Today we are reading Psalm 143 & 144. Psalm 143 is a Psalm of David a hymn/prayer in the middle of trouble. David begins with prayer in the context of enemy action against him and ends with prayer in the presence of the judgment of God on his enemies. In between these concepts David remembers Gods providence of old and he stretches out his hands to God for his future. He begins saying, Hear my prayer O LORD. This opening statement reveals the simplicity, directness and frankness of his prayer. He says O LORD, listen to me and in your faithfulness answer me and do the right thing – i.e. deliver me. David asks the Lord not to judge him – to show him mercy, because he says, if you acted only in righteousness, then no man who ever know justification. Then David gets to the heart of his prayer, he says, because – my enemy has persecuted my life. He has struck me down to the ground. He had made me to live in the darkness, like those who have long been buried. This is why I am depressed and my mind is like a desert. But I remember the days of old when I spent time thinking about all the things that God had done. I lifted up my hands to you and my soul was thirsty for you, like a desert is thirsty for water. Think about that. Listen to me - quickly O LORD, because my spirit is failing – do not hide your face from me at this time, because if you do then I will be like a dead person being buried. Make me to hear your lovingkindness in the morning, because I am trusting in you and make me to know the path I should walk, because I offer myself to you. Save me from my enemies O LORD I am running to hide myself in you. Teach me how to do your will, says David, because you are my God. Your spirit is good so lead me into the land of uprightness. David’s life was focused on law keeping as a means of obtaining the blessing of God and in this context the blessing of God was the continuation of his mortal life. David is at the very brink of death, so he says, bring me back to life for your names sake. For the reputation of your righteousness, save my life out of trouble. And in mercy to me kill my enemies and destroy those who afflict my physical life because I am your servant. David pleads for his life because he has dedicated himself to the service of God. In a coming day men will plead for their lives based on their service. They will say we have preached in your name etc but the Lord will say I never knew you and why will he not know them? Because they do not live righteously according to law. He will say depart from me you that do wickedness. Psalm 144 is another song of David, a hymn of praise and thanksgiving. The song has two verses again both beginning with praise and worship and both repeating the words of foreigners which are vain and false. Then he ends with a beatitude that declares that the truly blessed people (Israel) are those whose God is the LORD Jehovah. In v1-7 David says that the Lord is blessed because he strengthens him in the battle. And the LORD teaches his hands and fingers how to fight. Then he continues to describe the LORD, he says he is my goodness, my fortress, my high tower, my rescuer, my shield and I am trusting in him who will quietens all those who are under me the king. He says, what is man that you take any notice of him or me, the son of man, that you take hold me responsible. Man’s life is pointless and his days fade away like a shadow when the sun sets. Then David calls on the Lord to come down from the heavens and touch the mountains so that they will burn. He says throw lightening at my enemies and scatters them. Bring down lighting bolts on them to destroy them. David says rid me of them and deliver me from the flood of men, from strangers who speak empty threats. They are full of trickery. Lord, says David, I will sing a new song of praises to you on the harp of ten strings. You are the one who delivers kings and delivers me your servant from the painful sword of his enemy. Rid me of them, so that our sons will be like plants growing up and that our daughters will be like corner stones – polished like a palace, so that our storehouses are full of everything. May our flocks give birth to ten thousand lambs and that our oxen will be strong to work the fields. And that there will be peace in the streets. Happy Israel will be because the LORD is their God. David has amply described the life of Israel under law. Peace from enemies, children, security, crops, flocks, cattle and all because Israel faithfully keeps the law. How very different from christians who are not under the law of Moses. They receive troubles and persecution but in it all forgiveness and grace abounding to the chief of sinners.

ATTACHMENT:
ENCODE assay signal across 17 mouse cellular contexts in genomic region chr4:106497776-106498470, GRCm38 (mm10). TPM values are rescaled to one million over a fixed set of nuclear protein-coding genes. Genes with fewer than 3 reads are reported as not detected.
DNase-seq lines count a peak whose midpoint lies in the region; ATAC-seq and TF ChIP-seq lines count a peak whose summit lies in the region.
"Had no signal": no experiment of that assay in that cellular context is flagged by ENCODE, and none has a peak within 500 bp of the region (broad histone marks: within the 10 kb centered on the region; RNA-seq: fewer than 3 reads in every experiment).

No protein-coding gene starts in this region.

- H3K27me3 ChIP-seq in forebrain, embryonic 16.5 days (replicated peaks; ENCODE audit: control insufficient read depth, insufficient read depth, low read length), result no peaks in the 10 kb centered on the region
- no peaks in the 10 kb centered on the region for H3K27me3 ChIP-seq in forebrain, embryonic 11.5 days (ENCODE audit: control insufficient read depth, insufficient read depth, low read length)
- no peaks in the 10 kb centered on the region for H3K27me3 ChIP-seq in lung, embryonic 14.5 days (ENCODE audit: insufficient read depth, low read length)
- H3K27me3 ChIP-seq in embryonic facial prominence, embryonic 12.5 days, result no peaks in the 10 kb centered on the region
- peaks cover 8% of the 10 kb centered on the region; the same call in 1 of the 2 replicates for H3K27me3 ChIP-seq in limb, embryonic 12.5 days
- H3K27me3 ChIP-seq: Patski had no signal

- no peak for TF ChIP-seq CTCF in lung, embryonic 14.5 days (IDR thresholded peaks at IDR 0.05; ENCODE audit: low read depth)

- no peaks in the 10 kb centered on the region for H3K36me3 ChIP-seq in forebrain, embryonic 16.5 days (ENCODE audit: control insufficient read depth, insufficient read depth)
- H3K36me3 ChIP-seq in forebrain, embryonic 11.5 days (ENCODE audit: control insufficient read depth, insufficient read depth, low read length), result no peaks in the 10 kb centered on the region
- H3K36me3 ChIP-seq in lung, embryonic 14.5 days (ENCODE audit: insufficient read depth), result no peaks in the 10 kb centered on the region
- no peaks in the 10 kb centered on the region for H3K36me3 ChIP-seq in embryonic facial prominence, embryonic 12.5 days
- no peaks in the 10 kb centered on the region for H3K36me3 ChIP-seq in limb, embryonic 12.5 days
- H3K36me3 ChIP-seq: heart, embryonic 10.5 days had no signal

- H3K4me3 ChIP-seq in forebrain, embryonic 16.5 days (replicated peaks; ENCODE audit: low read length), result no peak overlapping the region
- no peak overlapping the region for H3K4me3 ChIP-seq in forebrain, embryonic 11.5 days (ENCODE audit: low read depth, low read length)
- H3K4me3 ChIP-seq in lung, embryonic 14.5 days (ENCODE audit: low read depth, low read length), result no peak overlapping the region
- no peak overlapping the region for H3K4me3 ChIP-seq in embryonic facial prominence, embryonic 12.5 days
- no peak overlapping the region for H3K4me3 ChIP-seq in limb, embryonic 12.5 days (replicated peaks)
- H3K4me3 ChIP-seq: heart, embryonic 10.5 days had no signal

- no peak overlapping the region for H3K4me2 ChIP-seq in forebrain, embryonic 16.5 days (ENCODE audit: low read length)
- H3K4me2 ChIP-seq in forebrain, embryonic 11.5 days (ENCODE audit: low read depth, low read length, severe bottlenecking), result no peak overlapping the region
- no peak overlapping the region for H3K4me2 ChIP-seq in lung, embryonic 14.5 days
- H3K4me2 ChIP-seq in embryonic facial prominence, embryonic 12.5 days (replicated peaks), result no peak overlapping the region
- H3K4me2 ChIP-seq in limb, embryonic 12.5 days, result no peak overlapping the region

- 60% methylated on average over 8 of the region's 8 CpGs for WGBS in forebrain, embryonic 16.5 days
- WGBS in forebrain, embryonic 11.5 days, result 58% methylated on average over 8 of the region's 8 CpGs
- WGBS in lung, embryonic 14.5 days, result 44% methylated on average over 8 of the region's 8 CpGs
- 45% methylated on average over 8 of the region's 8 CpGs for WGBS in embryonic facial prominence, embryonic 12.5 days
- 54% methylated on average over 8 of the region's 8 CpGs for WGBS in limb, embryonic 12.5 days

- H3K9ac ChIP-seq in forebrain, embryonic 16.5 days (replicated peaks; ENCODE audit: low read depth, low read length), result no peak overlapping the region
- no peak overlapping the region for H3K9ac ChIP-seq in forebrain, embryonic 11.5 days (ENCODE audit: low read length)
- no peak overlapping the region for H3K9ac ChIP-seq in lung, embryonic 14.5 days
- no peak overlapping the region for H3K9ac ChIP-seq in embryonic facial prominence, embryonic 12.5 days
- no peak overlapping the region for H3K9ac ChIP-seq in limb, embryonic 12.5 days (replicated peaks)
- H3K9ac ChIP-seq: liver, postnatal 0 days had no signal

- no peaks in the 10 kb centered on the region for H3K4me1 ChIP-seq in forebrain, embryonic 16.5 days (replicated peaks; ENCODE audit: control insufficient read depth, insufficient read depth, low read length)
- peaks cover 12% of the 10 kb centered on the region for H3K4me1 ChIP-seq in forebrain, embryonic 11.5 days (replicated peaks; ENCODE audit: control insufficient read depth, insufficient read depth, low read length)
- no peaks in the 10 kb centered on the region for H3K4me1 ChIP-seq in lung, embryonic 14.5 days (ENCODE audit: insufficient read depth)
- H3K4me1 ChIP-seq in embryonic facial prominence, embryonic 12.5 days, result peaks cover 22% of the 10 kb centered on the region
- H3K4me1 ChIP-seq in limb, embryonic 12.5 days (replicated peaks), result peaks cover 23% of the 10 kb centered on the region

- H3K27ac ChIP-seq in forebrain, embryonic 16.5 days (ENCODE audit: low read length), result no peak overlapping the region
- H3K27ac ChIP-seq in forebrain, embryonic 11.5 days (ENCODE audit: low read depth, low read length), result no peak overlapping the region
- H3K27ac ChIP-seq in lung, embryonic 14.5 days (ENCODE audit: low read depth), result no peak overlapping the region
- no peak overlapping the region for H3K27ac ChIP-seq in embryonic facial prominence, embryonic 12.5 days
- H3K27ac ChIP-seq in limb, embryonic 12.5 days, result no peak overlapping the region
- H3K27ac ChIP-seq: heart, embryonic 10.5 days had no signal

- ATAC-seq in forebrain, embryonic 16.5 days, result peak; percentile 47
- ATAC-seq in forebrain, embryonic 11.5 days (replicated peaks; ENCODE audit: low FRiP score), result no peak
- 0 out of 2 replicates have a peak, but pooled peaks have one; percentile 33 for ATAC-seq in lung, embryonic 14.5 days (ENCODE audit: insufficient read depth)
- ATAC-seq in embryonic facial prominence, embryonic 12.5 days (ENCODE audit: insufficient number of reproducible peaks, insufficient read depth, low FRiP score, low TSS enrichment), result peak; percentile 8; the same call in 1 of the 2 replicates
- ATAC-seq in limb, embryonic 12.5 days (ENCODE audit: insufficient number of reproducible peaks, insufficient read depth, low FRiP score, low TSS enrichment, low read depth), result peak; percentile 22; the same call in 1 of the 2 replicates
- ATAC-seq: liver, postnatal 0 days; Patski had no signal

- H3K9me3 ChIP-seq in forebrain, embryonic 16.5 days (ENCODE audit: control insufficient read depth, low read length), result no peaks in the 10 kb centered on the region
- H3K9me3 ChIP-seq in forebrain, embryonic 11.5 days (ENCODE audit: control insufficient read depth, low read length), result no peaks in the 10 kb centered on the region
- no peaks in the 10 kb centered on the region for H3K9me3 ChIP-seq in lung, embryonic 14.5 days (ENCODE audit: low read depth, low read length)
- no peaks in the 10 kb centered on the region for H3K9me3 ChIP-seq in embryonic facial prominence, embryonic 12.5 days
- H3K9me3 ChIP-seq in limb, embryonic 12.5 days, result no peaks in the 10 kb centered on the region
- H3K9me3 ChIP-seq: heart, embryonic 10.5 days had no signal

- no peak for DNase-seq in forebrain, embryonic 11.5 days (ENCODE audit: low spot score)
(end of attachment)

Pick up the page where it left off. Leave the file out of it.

- What is it that David asks for in the first Psalm?
- What does he ask the Lord to teach him?
- How does David describe the Lord in the second Psalm?